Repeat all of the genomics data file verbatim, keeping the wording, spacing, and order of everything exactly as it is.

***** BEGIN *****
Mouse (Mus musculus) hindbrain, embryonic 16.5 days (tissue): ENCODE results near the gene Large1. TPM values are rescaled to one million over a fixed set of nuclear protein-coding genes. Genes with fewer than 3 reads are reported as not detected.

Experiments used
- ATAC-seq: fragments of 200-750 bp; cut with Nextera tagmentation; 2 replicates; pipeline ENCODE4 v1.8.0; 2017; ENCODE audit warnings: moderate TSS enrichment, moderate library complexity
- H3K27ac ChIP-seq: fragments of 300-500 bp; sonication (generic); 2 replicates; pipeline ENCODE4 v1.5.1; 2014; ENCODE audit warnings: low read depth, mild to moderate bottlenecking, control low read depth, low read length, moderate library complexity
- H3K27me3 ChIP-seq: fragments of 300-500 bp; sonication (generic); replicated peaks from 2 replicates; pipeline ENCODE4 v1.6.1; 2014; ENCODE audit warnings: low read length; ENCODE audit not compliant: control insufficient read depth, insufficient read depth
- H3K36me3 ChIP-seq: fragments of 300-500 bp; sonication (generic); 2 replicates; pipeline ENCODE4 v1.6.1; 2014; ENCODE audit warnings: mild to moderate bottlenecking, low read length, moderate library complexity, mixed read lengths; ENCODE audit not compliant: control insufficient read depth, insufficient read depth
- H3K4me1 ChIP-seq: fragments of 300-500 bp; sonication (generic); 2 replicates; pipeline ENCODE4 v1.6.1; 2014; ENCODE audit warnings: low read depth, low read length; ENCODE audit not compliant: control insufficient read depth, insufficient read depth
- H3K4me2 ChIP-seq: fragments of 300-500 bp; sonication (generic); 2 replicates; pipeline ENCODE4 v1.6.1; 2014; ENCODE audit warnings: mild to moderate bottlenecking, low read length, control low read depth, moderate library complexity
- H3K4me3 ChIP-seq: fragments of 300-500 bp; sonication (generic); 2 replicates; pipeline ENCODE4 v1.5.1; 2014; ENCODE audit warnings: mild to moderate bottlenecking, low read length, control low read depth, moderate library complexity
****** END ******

Mouse (Mus musculus) hindbrain, embryonic 16.5 days (tissue): ENCODE results near the gene Large1. TPM values are rescaled to one million over a fixed set of nuclear protein-coding genes. Genes with fewer than 3 reads are reported as not detected.

Experiments used
- ATAC-seq: fragments of 200-750 bp; cut with Nextera tagmentation; 2 replicates; pipeline ENCODE4 v1.8.0; 2017; ENCODE audit warnings: moderate TSS enrichment, moderate library complexity
- H3K27ac ChIP-seq: fragments of 300-500 bp; sonication (generic); 2 replicates; pipeline ENCODE4 v1.5.1; 2014; ENCODE audit warnings: low read depth, mild to moderate bottlenecking, control low read depth, low read length, moderate library complexity
- H3K27me3 ChIP-seq: fragments of 300-500 bp; sonication (generic); replicated peaks from 2 replicates; pipeline ENCODE4 v1.6.1; 2014; ENCODE audit warnings: low read length; ENCODE audit not compliant: control insufficient read depth, insufficient read depth
- H3K36me3 ChIP-seq: fragments of 300-500 bp; sonication (generic); 2 replicates; pipeline ENCODE4 v1.6.1; 2014; ENCODE audit warnings: mild to moderate bottlenecking, low read length, moderate library complexity, mixed read lengths; ENCODE audit not compliant: control insufficient read depth, insufficient read depth
- H3K4me1 ChIP-seq: fragments of 300-500 bp; sonication (generic); 2 replicates; pipeline ENCODE4 v1.6.1; 2014; ENCODE audit warnings: low read depth, low read length; ENCODE audit not compliant: control insufficient read depth, insufficient read depth
- H3K4me2 ChIP-seq: fragments of 300-500 bp; sonication (generic); 2 replicates; pipeline ENCODE4 v1.6.1; 2014; ENCODE audit warnings: mild to moderate bottlenecking, low read length, control low read depth, moderate library complexity
- H3K4me3 ChIP-seq: fragments of 300-500 bp; sonication (generic); 2 replicates; pipeline ENCODE4 v1.5.1; 2014; ENCODE audit warnings: mild to moderate bottlenecking, low read length, control low read depth, moderate library complexity